Disneyland MonorailOne of Disneyland’s signature attractions is its Alweg monorail system, installed in 1959. The monorail track has remained almost exactly the same since 1961, aside from small alterations while Disney’s California Adventure and Downtown Disney were being built. The trains themselves have received multiple updates; the most recent was in 1987 when more modern trains built by Ride and Show Entertainment eliminated the old ALWEG Buck Rogers-style trains. The next update will be around 2006 or 2007. The monorail shuttles visitors between two stations, one in Disneyland itself (in Tomorrowland) and one outside the park, originally at the Disneyland Hotel but now, after the 2001 remodel, at the Downtown Disney shopping complex. It follows a 2.5 mile (4 km) long route designed to show off the park from above. Three generations of monorail cars have been used in the park, since their lightweight construction means they wear out quickly.

As of 2004, three monorail trains, Monorail Red, Monorail Blue, and Monorail Purple, are in regular service. A fourth train, Monorail Orange, was removed from service and shipped to Disney’s engineering department in Glendale for disassembly and study so that new blueprints can be created from it, because ALWEG, the company which built the original monorail trains, has gone out of business, and the current trains, built by Ride & Show Entertainment in 1987, use some of the same parts as the ALWEG trains did.

Disneyland had signed a contract with the Alweg company which required the Alweg name to be displayed on the monorail. This conflicted with the contract with the Santa Fe that only their name could be associated with railroad attractions at the park. This caused a rift between Disneyland and the Santa Fe railroad, and eventually caused the breakdown in their relationship and the removal of Santa Fe sponsorship from the Disneyland Railroad.

Main Street vehicles

A number of vehicles, including a double-decker bus, a horse-drawn streetcar, an old-fashioned fire engine, and an old-fashioned automobile, are available for rides along Main Street, U.S.A.

The fire engine was built for Walt Disney, who used it to drive around the park and host celebrity guests. The horseless carriages are modeled after cars built in 1903. They (as well as the fire truck) have two cylinder, four horsepower (3 kW) engines and manual transmission and steering.


The Disneyland Skyway, “the first aerial tramway of its kind in the United States”1, was one of the signature attractions at the park. Opened in 1956 by Walt Disney himself, it shuttled passengers between Fantasyland and Tomorrowland 100 feet (30 m) above the ground, giving passengers fantastic views of Sleeping Beauty Castle, the Matterhorn (which was built around the Skyway in 1959), and the Autopia. A distinctive feature was that Disneyland maintained the ‘on-stage/backstage’ illusion to Skyway guests, covering any sites that would be unsuitable to guests that were also hidden to guests on foot.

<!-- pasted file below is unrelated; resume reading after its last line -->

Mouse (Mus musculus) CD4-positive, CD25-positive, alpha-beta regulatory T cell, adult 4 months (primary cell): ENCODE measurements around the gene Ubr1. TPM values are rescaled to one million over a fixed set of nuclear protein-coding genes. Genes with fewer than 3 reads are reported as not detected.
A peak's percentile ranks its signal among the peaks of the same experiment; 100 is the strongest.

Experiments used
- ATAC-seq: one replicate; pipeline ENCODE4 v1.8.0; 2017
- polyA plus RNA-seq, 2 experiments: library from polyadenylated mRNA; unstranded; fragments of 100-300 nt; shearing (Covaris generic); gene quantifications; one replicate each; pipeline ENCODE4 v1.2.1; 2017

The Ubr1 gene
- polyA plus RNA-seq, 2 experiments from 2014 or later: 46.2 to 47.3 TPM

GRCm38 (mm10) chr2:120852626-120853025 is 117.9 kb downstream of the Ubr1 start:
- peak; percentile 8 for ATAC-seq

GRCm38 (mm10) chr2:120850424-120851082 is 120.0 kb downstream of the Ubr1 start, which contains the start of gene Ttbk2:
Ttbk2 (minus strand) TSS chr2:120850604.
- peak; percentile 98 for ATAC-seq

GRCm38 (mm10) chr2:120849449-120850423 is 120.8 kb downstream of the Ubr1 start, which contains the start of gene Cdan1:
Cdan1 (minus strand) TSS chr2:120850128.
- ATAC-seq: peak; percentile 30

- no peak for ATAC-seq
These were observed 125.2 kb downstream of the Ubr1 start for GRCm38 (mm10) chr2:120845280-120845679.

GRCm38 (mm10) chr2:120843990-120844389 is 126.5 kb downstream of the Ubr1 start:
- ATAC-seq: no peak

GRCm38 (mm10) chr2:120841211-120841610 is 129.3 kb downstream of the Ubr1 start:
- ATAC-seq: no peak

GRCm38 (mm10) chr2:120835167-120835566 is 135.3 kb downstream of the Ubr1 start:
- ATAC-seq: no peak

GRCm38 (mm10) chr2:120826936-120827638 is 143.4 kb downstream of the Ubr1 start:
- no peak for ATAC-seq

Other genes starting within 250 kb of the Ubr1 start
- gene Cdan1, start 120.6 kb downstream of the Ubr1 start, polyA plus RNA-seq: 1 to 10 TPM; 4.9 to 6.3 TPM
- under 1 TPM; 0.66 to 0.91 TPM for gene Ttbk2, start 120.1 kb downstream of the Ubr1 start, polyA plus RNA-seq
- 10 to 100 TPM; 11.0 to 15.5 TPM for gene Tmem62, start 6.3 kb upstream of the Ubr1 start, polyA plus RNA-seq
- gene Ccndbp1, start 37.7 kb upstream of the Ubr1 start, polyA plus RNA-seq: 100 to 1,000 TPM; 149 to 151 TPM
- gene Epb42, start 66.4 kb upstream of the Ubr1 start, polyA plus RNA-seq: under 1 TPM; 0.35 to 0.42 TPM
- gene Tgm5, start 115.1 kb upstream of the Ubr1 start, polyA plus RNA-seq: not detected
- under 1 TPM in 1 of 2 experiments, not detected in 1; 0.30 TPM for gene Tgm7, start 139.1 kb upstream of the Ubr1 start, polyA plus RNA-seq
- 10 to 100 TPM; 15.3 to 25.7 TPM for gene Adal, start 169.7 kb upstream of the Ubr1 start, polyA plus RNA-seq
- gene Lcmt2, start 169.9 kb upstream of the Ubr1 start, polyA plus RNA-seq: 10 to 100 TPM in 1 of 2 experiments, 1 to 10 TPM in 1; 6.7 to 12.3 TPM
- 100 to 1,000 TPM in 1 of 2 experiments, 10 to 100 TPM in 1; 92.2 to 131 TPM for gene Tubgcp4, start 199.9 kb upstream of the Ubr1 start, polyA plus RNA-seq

Due to the enormous impending cost to retrofit the Skyway for earthquake safety and handicap accessibility, the attraction closed permanently on November 10, 1994. Four years later, Tokyo Disneyland removed their Skyway; finally, in 1999, Walt Disney World’s Magic Kingdom removed theirs. No Skyways are left at any Disney park (Disneyland Paris never had a Skyway attraction).

The Tomorrowland station remained and was used as a maintenance bay for Rocket Rods beginning in 1998. It was removed shortly after the Rocket Rods closed in spring 2001.

The Fantasyland station remains.


The Disneyland Autopia opened with the park in 1955, and represented a future look at what would become America’s multilane limited-access highways that were still being developed (President Eisenhower had yet to sign the Interstate Highway legislation at the time Disneyland opened).

Robert Gurr designed the original Autopia cars to be reminiscent of Ferraris. In 1967, the cars were redesigned to resemble the popular Chevrolet Corvette. This car design was used through 2000, when the entire ride was re-themed and modernized. The new cars resemble those used in television commercials for Chevron and are in one of these three styles:

  • Suzy the zippy compact
  • Sparky the sports car
  • Dusty, an S.U.V.